The eighteenth edition of “May Have Missed” and its thematic ties to Post-Hardcore continue, this time with a band that is no stranger to Ear Nutrition. Hoi-Poi (sometimes referred to as Hoi-Poi Far Plane Wind) are a Post-Hardcore band from Greece who, though I own my bias, are “up there” with the best of modern DIY and underground Post-Hardcore. Each release from the band refines, builds from and experiments on the foundations of each previous effort and with Glasshead, said process has yielded what I would argue, quite defiantly, to be their best work to date. Now, allow me to explain why.
The band’s Post-Hardcore cascades across the genre’s current place in its complacency-devoid timeline with the ease it always has. Be it direct, gloom-laden Punk-Rock, faster, technically layered Post-Hardcore, occasional Skate Punk drenched in the former or brooding, slowed tempos writhing to shifting time signatures, Hoi-Poi’s latest, with the addition of an omnipresent influence from Hot Water Music, truly repeats the crucial process denoted above on Glasshead, doing so with acumen nigh-on impossible to criticise. That was a long sentence but you get the picture.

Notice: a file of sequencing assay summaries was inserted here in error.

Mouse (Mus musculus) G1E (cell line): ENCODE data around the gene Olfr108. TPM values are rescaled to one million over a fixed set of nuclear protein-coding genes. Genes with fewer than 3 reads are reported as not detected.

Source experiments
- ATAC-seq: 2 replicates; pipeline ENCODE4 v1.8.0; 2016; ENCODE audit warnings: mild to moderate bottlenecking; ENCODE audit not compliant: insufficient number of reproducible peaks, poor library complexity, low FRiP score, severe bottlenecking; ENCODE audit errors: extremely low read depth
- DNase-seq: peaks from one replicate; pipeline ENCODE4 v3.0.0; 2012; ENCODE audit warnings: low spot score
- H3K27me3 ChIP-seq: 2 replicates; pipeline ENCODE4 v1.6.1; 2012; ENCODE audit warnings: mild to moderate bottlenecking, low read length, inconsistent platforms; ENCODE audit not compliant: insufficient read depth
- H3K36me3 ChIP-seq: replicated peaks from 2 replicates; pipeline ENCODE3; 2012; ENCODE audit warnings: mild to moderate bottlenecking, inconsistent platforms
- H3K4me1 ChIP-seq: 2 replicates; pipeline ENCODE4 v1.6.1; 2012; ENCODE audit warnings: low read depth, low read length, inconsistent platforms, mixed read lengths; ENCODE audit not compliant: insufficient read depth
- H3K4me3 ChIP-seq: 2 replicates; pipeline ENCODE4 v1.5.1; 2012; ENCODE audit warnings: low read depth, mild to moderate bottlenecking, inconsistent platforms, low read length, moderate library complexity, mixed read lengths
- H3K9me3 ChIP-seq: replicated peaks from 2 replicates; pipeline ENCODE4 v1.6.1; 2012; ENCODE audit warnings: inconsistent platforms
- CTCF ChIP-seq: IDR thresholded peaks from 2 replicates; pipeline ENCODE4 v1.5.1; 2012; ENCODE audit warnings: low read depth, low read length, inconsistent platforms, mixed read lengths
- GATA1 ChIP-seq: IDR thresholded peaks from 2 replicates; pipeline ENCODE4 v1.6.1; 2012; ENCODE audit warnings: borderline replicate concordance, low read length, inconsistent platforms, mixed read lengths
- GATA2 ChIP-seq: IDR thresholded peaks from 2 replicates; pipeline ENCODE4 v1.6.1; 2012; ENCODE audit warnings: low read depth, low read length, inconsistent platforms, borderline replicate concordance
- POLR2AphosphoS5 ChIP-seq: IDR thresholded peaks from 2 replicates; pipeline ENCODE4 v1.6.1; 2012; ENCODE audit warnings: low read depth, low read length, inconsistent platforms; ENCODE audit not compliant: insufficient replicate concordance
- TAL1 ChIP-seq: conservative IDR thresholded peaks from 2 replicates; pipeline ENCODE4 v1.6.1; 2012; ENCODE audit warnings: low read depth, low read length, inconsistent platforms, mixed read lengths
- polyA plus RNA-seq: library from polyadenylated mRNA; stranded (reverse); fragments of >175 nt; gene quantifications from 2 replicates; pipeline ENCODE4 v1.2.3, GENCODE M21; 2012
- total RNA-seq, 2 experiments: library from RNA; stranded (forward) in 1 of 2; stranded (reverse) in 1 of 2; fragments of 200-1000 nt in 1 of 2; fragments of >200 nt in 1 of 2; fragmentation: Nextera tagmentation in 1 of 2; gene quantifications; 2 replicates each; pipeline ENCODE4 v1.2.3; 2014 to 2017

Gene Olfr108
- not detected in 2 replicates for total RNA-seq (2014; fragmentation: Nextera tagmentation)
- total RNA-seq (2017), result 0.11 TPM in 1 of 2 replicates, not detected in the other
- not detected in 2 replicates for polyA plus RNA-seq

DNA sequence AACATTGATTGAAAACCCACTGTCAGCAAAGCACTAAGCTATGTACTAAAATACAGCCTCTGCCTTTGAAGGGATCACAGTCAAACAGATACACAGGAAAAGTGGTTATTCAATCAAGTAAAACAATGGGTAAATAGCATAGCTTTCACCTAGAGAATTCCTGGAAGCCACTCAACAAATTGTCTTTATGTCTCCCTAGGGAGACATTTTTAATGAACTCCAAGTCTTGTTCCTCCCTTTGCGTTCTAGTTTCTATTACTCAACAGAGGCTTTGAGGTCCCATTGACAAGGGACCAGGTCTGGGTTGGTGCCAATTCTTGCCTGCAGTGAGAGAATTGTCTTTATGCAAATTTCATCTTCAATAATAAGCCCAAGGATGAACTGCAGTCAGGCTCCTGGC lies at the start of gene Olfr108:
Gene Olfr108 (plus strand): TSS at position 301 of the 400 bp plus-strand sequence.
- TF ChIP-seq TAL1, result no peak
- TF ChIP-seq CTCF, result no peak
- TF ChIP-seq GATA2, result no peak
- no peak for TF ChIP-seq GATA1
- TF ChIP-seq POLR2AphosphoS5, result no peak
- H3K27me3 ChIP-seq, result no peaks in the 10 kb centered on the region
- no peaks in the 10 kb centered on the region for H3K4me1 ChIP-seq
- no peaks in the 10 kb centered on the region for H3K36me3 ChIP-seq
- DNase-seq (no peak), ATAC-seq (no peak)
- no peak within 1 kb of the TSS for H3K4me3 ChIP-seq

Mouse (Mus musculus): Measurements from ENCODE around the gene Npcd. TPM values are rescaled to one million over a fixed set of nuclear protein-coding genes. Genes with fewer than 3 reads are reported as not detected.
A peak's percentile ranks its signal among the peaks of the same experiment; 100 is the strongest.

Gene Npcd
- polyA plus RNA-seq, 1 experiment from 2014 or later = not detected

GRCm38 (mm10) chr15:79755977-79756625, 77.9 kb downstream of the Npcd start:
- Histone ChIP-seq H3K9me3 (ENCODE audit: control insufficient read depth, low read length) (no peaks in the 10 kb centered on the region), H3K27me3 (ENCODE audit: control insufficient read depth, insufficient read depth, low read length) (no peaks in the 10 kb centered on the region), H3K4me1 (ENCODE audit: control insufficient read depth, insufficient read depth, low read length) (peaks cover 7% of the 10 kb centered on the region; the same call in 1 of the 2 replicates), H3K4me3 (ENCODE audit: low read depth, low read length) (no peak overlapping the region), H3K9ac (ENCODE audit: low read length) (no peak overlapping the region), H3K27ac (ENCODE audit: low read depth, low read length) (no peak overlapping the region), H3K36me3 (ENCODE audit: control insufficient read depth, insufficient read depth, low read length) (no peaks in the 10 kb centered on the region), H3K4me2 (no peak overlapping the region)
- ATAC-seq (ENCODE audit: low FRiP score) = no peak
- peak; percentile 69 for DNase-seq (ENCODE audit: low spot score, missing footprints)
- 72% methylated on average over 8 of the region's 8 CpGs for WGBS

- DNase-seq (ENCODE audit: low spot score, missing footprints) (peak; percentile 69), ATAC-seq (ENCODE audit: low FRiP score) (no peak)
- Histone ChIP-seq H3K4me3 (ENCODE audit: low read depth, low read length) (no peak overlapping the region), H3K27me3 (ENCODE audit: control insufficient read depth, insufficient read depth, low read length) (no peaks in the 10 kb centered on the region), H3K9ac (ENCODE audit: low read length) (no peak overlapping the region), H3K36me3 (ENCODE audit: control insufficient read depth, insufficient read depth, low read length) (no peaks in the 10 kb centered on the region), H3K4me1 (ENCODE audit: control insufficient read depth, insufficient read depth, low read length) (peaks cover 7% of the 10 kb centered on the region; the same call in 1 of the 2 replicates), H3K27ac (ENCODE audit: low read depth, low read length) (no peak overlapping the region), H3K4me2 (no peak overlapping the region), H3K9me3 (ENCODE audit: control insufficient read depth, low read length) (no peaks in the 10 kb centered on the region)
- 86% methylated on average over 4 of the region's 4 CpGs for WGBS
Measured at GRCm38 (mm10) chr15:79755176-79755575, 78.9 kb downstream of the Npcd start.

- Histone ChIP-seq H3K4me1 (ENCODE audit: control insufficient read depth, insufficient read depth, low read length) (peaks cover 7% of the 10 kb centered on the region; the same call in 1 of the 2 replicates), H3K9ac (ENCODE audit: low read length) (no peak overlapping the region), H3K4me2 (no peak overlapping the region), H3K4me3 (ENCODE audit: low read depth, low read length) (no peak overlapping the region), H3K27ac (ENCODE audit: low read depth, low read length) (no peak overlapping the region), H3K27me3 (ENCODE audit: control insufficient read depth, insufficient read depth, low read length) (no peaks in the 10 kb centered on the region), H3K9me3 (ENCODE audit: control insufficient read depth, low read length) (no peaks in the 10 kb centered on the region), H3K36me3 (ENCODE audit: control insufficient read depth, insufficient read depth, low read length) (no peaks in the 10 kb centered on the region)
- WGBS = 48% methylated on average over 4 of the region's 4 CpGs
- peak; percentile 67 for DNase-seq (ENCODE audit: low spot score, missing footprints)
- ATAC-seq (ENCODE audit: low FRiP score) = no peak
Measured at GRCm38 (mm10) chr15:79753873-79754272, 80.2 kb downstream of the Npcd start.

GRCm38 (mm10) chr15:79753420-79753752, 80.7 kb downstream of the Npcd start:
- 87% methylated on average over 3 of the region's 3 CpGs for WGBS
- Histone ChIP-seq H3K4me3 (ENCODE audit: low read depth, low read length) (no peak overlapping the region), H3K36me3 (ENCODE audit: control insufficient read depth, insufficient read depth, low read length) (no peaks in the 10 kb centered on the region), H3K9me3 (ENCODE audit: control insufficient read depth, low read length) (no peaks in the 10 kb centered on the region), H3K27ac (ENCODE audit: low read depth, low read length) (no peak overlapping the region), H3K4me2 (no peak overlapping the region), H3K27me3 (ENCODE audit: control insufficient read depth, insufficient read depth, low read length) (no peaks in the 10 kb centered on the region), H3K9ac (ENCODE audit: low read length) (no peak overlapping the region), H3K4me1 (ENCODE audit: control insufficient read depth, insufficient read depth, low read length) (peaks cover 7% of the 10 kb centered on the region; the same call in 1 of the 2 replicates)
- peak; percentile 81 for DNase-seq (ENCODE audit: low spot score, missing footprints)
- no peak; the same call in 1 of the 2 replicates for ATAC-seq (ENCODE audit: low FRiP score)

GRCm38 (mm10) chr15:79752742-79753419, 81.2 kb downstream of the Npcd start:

‘Don’t Leave Town’ lumbers into play with a rumbling and dark underbelly propping up harmonious vocals and a greater display of Kostas Grammadas’ versatile range. The band’s structure shifts fluidly here despite its defined angular nature as discordant harmonisation from the two guitars fuel each other, culminating in intricate yet rilled layering.
Tempo is no stranger to the Hoi-Poi modus operandi. However, on ‘Crease Teens’ and either side of a playful technical amble into a weighted, anthemic and reverberating gyration-inducing hypnotism, Hoi-Poi execute an accentuation of a Skate Punk penchant rarely seen but always perfected. ‘little eye’ then furthers this Hoi-Poi-grade hybrid, this time, opting for a more cohesive clout. That is however, not to say that the unabated freedom of the band’s wild leads don’t strike out eventually. ‘Worm Of Care’ follows on, taking the scope of Hoi-Poi further into their habitual hybridisation, with help from Pendulum Of Zero (Here), as they transition from layered melodic Punk toward focusing on the “Hardcore” aspect of their bedrock.
The eponymous ‘Glasshead’ closes by falling back on what the band does best soundtracking their honest, cathartic and observant lyricism with the quality warped Punk they continue to hone.
Celebration Summer – Patience In Presence (September 2022) (Post-Hardcore/Punk-Rock)